Of course, that mix will change over time, perhaps even moment to moment.
This is where the cloud application platforms come in, particularly those that enable hybrid clouds. That is, a software, operations, and architectural approach that allows all of these options to be selected precisely for when they make the most sense, in any combination that makes the most sense for that enterprise. at that particular point in time, and for that particular set of work; it is that approach that truly enables hybrid clouds for the enterprise.
It’s about giving control over these costs and capabilities back to the enterprise customers, and letting them decide.
That is a hybrid cloud, and that is the future of cloud computing.
After midnight last night I was just quietly working away on one monitor (turned vertical – some habits sure die hard, and I picked that one up way back in Xerox Altos days in graduate school). At any rate I had twitter quietly going just outside my field of view – you know, where you can sort of pickup a rhythm from the edges of your peripheral vision – when all of sudden there was a big spike in tweet traffic.
Well that broke me out of my focused alter-world, so I went ahead and scrolled back through the timeline to figure out what might have happened to cause this late night excitement. Sure enough, it was Werner Vogel’s post announcing Amazon Virtual Private Cloud.
As I flipped through his post, followed by Jeff Barr’s post with a few more details, then the spike made sense – Amazon was causing some commotion by using the “P word”.
A Few Observations
The “P word” – private – is one that is near and dear to hearts of enterprise executives everywhere. Sure they want the scale, elasticity, and cost reductions that seem to accompany every discussion of cloud, BUT …
Every executive has their own fears that haunt them, fears of data loss, service outages, news of which spreads from website to blog to twitter to facebook before they even have heard what happenned, then if all heck breaks loose ending up as an unwelcome front page storie in the WSJ (complete with those sort of hand-drawn sketches of the suddenly well know).
No amount of therapy can remove those fears.
Of course, there are the necessary exceptions of the startups who first need to succeed so that they can have something to protect! But beyond startup phase, enterprises everywhere need assurance that their operations are safe in the cloud.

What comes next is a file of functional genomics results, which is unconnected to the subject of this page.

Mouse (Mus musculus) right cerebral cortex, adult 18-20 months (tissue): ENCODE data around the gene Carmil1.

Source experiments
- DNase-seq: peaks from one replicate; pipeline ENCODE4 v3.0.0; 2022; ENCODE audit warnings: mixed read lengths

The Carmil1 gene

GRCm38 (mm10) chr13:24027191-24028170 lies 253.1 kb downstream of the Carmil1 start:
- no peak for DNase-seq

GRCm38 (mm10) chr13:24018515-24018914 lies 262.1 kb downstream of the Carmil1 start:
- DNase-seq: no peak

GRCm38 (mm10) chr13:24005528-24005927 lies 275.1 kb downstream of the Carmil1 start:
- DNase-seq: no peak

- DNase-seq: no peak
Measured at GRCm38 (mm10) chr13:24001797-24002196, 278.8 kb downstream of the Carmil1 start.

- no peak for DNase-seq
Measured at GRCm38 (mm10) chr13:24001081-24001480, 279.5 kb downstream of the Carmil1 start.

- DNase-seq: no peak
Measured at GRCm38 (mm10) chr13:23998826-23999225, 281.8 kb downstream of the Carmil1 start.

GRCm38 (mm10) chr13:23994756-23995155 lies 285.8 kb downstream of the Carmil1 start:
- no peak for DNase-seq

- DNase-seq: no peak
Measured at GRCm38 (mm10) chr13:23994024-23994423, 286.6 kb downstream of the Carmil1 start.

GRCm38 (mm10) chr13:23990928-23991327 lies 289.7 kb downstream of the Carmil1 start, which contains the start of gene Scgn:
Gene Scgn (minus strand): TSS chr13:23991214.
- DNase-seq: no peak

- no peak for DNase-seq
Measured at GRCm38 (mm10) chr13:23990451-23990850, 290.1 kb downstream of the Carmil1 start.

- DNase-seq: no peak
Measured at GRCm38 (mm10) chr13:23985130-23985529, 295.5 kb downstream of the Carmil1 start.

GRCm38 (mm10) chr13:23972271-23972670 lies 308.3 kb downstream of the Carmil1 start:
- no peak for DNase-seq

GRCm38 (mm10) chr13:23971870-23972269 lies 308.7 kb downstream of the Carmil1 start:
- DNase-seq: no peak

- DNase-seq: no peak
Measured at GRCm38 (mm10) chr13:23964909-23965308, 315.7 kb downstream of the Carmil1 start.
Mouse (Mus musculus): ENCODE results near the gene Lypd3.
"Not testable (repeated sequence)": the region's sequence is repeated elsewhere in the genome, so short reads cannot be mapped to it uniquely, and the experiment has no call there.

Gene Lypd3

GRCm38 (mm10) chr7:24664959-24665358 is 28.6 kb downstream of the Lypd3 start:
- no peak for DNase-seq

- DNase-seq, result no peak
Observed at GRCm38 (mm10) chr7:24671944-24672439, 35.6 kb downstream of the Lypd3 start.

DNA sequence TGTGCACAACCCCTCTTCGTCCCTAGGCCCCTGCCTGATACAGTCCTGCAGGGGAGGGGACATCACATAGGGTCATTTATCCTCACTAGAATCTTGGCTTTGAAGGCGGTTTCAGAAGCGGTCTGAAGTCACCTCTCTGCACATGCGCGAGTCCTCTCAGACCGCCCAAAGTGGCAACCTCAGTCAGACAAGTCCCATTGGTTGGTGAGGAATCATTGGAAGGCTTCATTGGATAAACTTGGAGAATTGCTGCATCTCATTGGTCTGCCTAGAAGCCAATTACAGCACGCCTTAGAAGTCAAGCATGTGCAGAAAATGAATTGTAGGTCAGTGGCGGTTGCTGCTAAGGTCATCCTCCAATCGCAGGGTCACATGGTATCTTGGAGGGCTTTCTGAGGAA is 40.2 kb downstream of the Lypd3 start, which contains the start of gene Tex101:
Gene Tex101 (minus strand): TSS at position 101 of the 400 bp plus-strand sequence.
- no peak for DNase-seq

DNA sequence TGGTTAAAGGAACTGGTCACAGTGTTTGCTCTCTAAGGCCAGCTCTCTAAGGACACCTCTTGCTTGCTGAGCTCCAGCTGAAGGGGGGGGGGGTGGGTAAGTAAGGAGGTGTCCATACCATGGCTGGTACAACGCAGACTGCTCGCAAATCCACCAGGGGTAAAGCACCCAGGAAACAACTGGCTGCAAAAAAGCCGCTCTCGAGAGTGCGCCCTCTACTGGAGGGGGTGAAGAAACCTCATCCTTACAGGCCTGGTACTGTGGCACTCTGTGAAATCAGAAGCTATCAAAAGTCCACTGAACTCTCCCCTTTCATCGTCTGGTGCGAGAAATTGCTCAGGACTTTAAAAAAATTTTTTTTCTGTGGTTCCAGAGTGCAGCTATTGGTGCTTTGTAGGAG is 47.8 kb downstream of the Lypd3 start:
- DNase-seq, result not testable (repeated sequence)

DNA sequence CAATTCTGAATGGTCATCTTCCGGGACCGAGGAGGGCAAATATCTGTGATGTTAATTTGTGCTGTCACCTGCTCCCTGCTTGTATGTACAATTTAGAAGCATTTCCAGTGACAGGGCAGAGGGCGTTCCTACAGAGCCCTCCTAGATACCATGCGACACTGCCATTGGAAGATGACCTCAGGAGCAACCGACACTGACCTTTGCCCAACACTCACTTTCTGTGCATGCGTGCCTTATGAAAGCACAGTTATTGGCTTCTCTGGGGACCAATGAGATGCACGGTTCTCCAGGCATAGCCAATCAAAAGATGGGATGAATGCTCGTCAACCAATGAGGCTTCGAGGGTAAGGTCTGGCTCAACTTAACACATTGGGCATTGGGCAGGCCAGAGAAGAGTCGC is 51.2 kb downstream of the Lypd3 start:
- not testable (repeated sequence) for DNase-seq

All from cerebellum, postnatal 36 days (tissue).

Hence, the move towards private clouds of all kinds, and in this announcement a particular flavor of virtual private cloud.
In any case here are a few initial day-of thoughts:
- This is a beta of a basic service. Look at what is provided – raw VMs, accessible across a VPN, with billing a bit more. That’s great, useful, and fine so far as it goes, but …
- Enterprises will demand much more. As my colleague Sam Charrington points out in a very interesting post, Amazon has not addressed many of the issues – such as security, control, and compliance – that will be absolutely essential for so many enterprise deployments. Imagine deploying a public company’s core finacial systems across the service as it stands today, and well you know how that’d go.
- Private clouds are here to stay. The simple truth is that Amazon, a leader in public clouds, has seen the opportunity (some would say were driven to, but that’s neither here nor there) that is the essence of private clouds – that is, some enterprises need / desire / demand some level of “privateness” in their clouds. Yes I know that Werner makes his normal argument that an enterprise can’t do private clouds, but he does so by equating private clouds with virtualization. Well that’s why a real private cloud strategy just doesn’t, in fact cannot rely solely on virtualization, but …
- Private clouds absolutely need a capable cloud application platform. Along with some operational practices (a post for another day) the reality is that most of the benefits normally associated with a cloud – elasticity, scalability, lower costs, and so on – are actually enabled by the cloud application platform.
This was a great announcement for dialing up the energy levels in the industry-wide arguments over what sort of clouds are needed by the enterprise. More than that, this certainly extends EC2 in some great ways, so that now it can be a contender for an expanded role in an enterprise’s hybrid cloud strategy.
That so much of that conversation has been done in the abstract – with only the hope of an enterprise customer – leads to some peculiar conclusions by some, ideas that will never go over with a real enterprise – but that whole topic is certainly a post for another day.
In the meantime, let’s look at the bottom line on this announcement - this is a very good day for all those who have been busy building the world in which any enterprise can choose from the mix of clouds that best suit them, and do what they want to have done, when they want it done, cheaper and more reliably that it’s been done before.
Even more importantly is the true bottom line- this is a very good day for enterprises who are driving to gain more control over their technology operations, see the promise of cloud computing, and know that whatever is used needs to meet their enterprise-grade needs.
Their needs are being heard, and more importantly being acted upon.
And that is a very good thing.